But this thick darkness that hides it from itself does not prevent its seeing with perfect clarity things outside itself, just as our eyes can perceive everything else and are only blind when it comes to seeing themselves. Indeed, where its main interests and really important affairs are concerned, and the violence of its desires takes up the whole of its attention, self-love sees, feels, hears, imagines, suspects, penetrates, and guesses everything, and one is tempted to believe that its every passion has magical properties of its own. Nothing is so strong and binding as its attachments, and even under the threat of the direst calamities it struggles in vain to loosen their hold. Yet sometimes, in no time and with no effort whatever, it can do things that for years on end and with the utmost exertions it had never succeeded in doing. From all this one might reasonably conclude that its desires are kindled by itself alone rather than by the beauty or value of the things desired, which are given their price and their lustre by its taste alone, and that when it pursues things that are to its liking it is running after itself, for that is really what it likes.
It is made of all the opposites: domineering and obedient, sincere and deceitful, merciful and cruel, timid and daring. Its inclinations vary with the varying temperaments that bend its energies now towards glory, now riches, now pleasures. Self-love rings the changes on these according to our age, fortune, or experience, but whether it has several desires or only one is unimportant because it can spread its interest over several or concentrate upon one as need arises or as it pleases.
It is inconsistent, for apart from changes due to outside causes there are countless others arising from within itself: it is inconstant through sheer inconstancy or through shallowness, love, thirst for novelty, weariness, or satiety. It is capricious, and at times you can see it striving with the utmost eagerness and unbelievable toil to get things which are in no way advantageous and are even harmful, but which it pursues simply because it wants them. It is fantastical, and often concentrates all its energy upon the most frivolous occupations, finds pleasure in the most vapid, and can keep its pride intact while doing the most despicable things.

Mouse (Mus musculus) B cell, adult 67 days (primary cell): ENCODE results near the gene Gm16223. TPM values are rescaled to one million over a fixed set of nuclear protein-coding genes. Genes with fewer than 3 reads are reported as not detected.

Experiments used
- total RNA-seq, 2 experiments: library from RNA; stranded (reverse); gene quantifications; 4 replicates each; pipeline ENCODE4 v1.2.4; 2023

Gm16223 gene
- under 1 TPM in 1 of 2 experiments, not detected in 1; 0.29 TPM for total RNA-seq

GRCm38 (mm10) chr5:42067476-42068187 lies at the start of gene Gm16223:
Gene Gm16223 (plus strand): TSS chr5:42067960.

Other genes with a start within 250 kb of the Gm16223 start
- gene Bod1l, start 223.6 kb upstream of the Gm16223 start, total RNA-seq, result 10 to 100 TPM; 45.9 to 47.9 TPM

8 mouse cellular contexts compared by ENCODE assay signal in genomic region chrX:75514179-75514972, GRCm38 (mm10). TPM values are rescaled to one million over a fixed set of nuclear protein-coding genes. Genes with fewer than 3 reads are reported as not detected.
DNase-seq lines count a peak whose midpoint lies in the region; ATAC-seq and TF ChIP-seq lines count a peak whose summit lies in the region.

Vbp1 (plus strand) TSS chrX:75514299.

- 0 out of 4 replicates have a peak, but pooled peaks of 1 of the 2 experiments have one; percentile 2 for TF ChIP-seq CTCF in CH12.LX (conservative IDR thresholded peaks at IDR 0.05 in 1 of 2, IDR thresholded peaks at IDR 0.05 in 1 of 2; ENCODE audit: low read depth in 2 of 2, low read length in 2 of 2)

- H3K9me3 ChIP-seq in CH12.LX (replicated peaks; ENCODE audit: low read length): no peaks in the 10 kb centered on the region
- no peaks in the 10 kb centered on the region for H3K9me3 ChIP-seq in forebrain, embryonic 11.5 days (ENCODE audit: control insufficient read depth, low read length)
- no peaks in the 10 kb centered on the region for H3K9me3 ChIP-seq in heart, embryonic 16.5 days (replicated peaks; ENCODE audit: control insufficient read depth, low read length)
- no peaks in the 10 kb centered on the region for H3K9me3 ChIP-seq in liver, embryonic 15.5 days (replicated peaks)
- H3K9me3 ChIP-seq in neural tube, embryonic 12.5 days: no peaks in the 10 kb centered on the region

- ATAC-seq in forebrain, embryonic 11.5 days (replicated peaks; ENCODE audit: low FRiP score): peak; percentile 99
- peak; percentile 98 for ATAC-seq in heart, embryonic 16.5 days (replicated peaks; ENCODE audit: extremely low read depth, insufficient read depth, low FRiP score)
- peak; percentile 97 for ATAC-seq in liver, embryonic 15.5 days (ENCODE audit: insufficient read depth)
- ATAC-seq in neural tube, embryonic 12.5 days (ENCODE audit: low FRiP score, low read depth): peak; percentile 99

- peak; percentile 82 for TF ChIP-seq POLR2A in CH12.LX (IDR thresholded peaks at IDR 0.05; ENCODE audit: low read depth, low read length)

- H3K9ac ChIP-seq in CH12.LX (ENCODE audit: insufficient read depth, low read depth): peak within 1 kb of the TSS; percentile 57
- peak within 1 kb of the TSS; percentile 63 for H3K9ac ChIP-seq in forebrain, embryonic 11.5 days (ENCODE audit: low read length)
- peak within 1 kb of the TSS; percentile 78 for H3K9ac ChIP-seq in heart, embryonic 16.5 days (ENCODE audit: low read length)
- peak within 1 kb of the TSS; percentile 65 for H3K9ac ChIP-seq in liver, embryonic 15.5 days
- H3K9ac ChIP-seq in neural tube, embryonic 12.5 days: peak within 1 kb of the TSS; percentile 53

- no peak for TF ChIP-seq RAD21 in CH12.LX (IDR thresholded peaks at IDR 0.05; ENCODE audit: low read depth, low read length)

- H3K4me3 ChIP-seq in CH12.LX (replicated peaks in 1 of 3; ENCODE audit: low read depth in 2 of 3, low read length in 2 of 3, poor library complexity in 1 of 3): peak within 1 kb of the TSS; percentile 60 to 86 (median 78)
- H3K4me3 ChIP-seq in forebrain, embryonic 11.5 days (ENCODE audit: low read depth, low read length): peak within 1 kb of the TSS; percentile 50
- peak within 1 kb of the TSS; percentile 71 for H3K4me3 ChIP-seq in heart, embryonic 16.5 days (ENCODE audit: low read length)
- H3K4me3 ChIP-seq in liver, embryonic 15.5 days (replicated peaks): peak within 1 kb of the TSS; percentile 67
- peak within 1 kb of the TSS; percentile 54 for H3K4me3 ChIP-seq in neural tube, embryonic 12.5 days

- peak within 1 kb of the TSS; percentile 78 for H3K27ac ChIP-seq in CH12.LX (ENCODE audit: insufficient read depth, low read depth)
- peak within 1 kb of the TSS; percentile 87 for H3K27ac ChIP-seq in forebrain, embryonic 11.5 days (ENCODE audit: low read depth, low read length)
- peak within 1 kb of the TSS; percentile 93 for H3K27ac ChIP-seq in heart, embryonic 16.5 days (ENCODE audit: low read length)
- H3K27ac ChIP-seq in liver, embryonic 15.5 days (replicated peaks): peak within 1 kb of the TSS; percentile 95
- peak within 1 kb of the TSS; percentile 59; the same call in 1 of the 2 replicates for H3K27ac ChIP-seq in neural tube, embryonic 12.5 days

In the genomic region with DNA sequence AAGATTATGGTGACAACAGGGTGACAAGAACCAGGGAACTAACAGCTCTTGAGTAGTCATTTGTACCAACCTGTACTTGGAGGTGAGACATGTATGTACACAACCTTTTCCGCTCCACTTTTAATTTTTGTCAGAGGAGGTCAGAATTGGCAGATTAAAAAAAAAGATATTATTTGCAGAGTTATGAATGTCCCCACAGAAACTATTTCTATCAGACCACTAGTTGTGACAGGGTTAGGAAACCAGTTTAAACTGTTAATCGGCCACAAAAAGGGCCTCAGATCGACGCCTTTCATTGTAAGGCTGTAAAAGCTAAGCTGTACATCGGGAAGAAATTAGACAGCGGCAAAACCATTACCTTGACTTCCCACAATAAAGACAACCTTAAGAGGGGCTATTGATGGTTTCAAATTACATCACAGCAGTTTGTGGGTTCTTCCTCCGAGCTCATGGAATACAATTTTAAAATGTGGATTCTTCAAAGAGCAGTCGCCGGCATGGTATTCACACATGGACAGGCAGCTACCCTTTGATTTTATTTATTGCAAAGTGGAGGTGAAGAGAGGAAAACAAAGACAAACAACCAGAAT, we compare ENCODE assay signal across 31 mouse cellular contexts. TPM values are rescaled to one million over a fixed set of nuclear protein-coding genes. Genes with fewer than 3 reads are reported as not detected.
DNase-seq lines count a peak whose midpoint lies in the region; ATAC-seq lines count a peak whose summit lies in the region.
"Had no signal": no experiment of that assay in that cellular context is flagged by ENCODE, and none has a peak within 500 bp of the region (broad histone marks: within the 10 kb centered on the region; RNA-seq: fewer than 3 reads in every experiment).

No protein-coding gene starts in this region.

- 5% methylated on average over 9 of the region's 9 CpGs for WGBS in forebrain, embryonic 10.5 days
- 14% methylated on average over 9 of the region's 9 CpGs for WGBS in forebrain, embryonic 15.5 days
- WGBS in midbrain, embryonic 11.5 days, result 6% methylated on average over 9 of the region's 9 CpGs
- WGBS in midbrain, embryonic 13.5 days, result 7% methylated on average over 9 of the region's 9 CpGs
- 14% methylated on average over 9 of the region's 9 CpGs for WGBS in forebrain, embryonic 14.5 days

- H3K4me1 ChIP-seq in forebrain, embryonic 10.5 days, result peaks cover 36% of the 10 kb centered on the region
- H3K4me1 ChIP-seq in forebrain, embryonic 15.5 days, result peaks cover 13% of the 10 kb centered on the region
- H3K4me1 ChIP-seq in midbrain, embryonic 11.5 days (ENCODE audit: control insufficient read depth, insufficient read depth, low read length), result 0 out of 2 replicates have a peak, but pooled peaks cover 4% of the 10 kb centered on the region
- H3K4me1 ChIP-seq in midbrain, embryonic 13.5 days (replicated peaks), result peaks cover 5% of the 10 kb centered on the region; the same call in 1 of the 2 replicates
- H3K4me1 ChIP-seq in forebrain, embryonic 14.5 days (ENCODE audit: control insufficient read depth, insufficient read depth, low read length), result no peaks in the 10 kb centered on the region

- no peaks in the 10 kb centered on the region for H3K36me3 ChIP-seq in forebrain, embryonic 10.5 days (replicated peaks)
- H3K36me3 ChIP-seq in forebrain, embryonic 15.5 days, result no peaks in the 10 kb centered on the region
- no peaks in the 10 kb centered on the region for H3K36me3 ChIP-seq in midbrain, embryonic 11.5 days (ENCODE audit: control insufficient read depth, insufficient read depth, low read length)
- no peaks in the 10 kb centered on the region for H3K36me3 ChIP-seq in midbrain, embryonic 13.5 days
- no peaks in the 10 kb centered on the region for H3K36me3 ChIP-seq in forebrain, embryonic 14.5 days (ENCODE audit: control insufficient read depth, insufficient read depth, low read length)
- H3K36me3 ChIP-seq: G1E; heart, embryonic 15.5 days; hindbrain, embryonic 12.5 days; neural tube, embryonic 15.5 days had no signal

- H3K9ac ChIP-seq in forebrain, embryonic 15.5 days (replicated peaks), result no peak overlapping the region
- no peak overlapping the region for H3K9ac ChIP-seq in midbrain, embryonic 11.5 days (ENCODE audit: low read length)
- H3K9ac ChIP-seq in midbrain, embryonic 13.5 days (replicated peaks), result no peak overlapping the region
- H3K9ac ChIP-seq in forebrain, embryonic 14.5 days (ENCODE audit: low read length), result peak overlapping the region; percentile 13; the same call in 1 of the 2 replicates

It exists at all stages of life and at all levels, finds a living everywhere, on everything or on nothing, thrives equally well on things or on their absence, even joins forces with its declared enemies and identifies itself with their tactics and, most remarkable of all, hates itself with them, plots for its own downfall and even works to bring about its own ruin: in fine, all it cares about is existing, and provided it can go on existing it is quite prepared to be its own enemy. Hence there is nothing to be surprised at if it sometimes throws in its lot with the most rigorous austerity and brazenly joins therewith for its own destruction, for the moment of its defeat on one side is that of its recovery on another. When you think it is giving up what it enjoys it is only calling a temporary halt or ringing the changes, and at the very time when it is vanquished and you think you are rid of it, back it comes, triumphant in its own undoing.
Such is the portrait of self-love, whose whole existence is one long and incessant activity. It may fittingly be likened to the sea, the ebb and flow of whose unceasing waves is a faithful picture of the turbulent succession of its thoughts and of its eternal restlessness.”